A reverse mortgage is when you tap into your home’s equity and receive monthly payments from a lender. Reverse mortgages are usually granted to retired or older people to help them make ends meet. The reverse mortgage must be repaid upon the death of the homeowner or when the home is sold. A reverse mortgage is also known as a home equity conversion mortgage or HECM. For more related stories click on the related articles listed below.
The idea behind a reverse mortgage is to allow seniors age 62 and older to tap into the equity they have built up in their homes to augment their income or make necessary repairs to their home. You can either get the cash in a lump sum, or as a home equity line of credit, where you can write a check as need be, or as a stream of income.
Many seniors are living only on social security and each month are worried that they'll run out of cash before their next social security check arrives. Your retirement years shouldn't be the time that you wonder whether you can make it financially. Tapping into the equity of your home can help support you financially during your retirement years.
Reverse mortgages or HECM's have become a booming business. They allow seniors to get cash out of their homes. To get the most out of a HECM, you need to capitalize on interest rates and home values. The money from an HECM is available in lump sum, monthly payments or a home equity loan or line of credit.
If your neighbor has a reverse mortgage, can she and her mortgage lender be held responsible for criminal activity at the home? With a reverse mortgage or hecm, the mortgage lender pays the homeowner over time and the the lender is repaid when the home is sold. But even though the mortgage lender holds a lien on the home, it couldn't be held responsible for the criminal activity. The only one liable is the homeowner. But before a neighbor files a lawsuit, he should contact his local police department.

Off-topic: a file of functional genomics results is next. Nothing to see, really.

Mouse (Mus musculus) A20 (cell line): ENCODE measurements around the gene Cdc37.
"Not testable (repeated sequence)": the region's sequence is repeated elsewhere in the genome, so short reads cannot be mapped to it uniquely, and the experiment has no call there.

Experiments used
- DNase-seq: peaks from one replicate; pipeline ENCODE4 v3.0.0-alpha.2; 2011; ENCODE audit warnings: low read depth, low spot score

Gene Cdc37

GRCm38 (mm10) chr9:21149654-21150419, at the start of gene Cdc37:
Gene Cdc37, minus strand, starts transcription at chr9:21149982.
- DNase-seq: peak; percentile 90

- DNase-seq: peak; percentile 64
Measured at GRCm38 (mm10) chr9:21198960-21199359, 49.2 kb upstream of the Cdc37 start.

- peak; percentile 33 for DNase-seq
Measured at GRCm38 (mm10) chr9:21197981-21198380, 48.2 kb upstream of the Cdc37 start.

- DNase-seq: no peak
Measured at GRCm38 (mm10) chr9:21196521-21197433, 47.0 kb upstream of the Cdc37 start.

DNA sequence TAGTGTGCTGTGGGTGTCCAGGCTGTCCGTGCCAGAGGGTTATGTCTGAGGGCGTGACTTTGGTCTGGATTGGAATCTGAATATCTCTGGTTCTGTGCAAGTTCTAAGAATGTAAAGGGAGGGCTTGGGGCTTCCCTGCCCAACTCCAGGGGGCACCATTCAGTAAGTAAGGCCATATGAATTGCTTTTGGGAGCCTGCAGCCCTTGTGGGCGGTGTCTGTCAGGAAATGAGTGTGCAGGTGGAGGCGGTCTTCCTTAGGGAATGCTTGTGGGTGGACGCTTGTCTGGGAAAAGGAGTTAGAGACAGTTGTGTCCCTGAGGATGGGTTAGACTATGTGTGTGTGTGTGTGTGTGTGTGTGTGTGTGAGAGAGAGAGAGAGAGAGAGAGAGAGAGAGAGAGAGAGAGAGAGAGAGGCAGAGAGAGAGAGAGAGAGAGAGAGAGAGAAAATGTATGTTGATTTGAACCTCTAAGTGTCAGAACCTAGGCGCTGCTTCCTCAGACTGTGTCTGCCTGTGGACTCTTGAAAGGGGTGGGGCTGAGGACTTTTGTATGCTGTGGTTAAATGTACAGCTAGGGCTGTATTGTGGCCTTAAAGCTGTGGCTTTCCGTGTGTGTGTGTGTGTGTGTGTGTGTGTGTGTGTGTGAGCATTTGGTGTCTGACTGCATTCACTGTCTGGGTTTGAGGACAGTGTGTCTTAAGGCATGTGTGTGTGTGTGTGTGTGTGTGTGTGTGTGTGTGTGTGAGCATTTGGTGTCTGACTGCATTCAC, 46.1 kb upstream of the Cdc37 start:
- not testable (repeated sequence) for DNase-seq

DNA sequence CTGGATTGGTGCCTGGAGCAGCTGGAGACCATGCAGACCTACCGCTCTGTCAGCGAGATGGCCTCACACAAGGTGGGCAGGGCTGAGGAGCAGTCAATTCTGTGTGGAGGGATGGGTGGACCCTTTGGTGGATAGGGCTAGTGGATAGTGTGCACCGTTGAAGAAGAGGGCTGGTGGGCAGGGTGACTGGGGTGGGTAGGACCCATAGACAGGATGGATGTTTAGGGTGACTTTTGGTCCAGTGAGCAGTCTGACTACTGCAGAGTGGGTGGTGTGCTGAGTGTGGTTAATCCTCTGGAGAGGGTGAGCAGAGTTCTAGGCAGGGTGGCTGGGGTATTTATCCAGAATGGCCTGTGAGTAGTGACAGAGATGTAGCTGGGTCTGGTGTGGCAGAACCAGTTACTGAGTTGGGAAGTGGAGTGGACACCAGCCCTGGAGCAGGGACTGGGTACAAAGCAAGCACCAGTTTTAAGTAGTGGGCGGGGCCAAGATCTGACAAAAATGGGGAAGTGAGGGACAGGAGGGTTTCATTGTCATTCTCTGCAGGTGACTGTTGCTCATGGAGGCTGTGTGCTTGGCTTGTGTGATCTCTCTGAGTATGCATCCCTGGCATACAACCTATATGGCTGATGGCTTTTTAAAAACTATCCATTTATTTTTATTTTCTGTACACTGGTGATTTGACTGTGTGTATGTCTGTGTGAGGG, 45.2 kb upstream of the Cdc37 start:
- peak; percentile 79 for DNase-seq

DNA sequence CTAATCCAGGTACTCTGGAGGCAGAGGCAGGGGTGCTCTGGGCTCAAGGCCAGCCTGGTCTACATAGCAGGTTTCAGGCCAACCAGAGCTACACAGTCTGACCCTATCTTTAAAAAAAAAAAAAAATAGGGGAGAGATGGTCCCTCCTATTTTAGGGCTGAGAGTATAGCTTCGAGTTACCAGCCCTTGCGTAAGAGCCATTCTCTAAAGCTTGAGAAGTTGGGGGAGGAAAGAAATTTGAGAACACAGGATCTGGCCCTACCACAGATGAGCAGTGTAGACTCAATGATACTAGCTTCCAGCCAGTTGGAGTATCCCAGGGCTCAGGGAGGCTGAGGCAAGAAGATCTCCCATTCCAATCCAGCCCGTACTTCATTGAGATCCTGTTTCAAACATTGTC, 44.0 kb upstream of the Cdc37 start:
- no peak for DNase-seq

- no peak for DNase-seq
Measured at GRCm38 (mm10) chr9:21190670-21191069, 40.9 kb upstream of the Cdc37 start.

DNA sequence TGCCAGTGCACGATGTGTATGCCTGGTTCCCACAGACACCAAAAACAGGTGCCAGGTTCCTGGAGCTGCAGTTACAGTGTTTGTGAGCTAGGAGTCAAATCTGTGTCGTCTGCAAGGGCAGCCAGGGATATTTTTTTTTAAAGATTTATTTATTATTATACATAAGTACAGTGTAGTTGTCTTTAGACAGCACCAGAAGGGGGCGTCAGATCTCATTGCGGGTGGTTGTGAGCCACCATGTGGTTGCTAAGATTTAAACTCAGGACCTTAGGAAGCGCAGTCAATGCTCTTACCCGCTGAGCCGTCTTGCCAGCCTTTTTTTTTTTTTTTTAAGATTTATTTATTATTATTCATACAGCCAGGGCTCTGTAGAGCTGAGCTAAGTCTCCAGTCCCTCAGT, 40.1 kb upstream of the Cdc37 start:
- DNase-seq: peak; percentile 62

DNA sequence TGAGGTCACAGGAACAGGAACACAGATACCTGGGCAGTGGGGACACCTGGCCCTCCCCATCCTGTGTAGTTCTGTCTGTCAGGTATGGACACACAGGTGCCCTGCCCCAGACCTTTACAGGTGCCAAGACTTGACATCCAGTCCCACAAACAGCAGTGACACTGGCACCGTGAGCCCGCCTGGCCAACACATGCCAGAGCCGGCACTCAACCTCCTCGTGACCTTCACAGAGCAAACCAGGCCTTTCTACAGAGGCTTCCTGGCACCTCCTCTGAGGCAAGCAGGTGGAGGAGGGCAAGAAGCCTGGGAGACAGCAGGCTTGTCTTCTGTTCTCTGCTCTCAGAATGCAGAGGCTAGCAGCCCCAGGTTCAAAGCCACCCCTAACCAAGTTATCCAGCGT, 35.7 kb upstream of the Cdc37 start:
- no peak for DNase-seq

When you're in retirement you want a consistent, stable flow of income such as from a certificate of deposit. What should you do if your CD's rate of return can't match the income you need? You could move the money into a Roth IRA. But changing over to a Roth IRA may cause funds to be taxed at a higher amount than what would otherwise be paid on a year to year basis. Another alternative is a reverse mortgage.
Reverse mortgages are often a good option for seniors who live on a fixed income. There are two kinds of reverse mortgages - one from HUD and the other from Fannie Mae. You should only use a reverse mortgage lender who is legitimate and watch out for scams. There are several websites and books that offer a wealth of information on how to pick the right reverse mortgage lender.
A reverse mortgage can be a good option for seniors on a fixed income. A reverse mortgage allows a home owner over age 62 to use his home's value to get a loan in a lump sum or monthly payments. The home owner doesn't pay anything back on the reverse mortgage until he moves out or sells it. Several book and websites offer information on reverse mortgages and mortgage lenders.
Is a reverse mortgage right for you? Ilyce says if you're a home owner over age 62, you can cash in on a reverse mortgage which is a lot like a home equity loan. The amount of cash you receive depends on your age, where you live and your home's value. She offers tips on where to find information on reverse mortgages.